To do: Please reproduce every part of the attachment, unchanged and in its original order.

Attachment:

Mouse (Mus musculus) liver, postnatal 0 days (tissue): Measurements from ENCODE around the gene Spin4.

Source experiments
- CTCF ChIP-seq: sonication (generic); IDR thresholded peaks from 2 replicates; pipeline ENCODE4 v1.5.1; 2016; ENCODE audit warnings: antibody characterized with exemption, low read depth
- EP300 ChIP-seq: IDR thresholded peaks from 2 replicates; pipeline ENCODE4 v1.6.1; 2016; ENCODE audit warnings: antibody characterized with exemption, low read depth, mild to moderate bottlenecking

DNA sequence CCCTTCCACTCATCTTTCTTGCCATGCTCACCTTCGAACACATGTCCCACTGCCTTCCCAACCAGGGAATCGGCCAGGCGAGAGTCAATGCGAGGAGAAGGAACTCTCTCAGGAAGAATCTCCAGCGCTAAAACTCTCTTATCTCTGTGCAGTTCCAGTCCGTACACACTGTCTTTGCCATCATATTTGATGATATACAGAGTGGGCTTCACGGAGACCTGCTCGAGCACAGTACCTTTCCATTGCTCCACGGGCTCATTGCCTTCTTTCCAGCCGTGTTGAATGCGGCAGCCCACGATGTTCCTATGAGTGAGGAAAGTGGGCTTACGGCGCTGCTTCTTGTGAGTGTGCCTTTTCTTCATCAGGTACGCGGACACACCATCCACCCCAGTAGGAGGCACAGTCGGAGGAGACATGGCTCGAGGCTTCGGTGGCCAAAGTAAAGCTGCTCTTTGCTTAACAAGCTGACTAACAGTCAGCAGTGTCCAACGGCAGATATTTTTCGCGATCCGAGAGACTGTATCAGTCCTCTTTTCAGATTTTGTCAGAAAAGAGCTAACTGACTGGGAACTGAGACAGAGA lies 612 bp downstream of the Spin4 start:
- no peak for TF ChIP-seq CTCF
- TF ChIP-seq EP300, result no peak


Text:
Mouse (Mus musculus) liver, postnatal 0 days (tissue): Measurements from ENCODE around the gene Spin4.

Source experiments
- CTCF ChIP-seq: sonication (generic); IDR thresholded peaks from 2 replicates; pipeline ENCODE4 v1.5.1; 2016; ENCODE audit warnings: antibody characterized with exemption, low read depth
- EP300 ChIP-seq: IDR thresholded peaks from 2 replicates; pipeline ENCODE4 v1.6.1; 2016; ENCODE audit warnings: antibody characterized with exemption, low read depth, mild to moderate bottlenecking

DNA sequence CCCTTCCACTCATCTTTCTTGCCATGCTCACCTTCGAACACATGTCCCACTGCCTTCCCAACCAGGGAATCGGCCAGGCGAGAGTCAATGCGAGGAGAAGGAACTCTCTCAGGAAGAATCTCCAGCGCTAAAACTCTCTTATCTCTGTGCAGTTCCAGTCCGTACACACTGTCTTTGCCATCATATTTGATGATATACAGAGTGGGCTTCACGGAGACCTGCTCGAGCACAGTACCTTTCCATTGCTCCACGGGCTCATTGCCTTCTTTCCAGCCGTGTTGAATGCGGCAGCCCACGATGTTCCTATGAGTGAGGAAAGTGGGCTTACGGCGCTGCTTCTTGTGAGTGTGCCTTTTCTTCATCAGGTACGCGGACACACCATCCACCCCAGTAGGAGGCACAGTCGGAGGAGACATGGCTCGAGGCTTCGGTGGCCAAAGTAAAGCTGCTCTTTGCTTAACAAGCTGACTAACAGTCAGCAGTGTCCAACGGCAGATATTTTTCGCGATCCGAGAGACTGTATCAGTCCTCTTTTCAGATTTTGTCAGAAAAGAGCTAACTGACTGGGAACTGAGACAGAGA lies 612 bp downstream of the Spin4 start:
- no peak for TF ChIP-seq CTCF
- TF ChIP-seq EP300, result no peak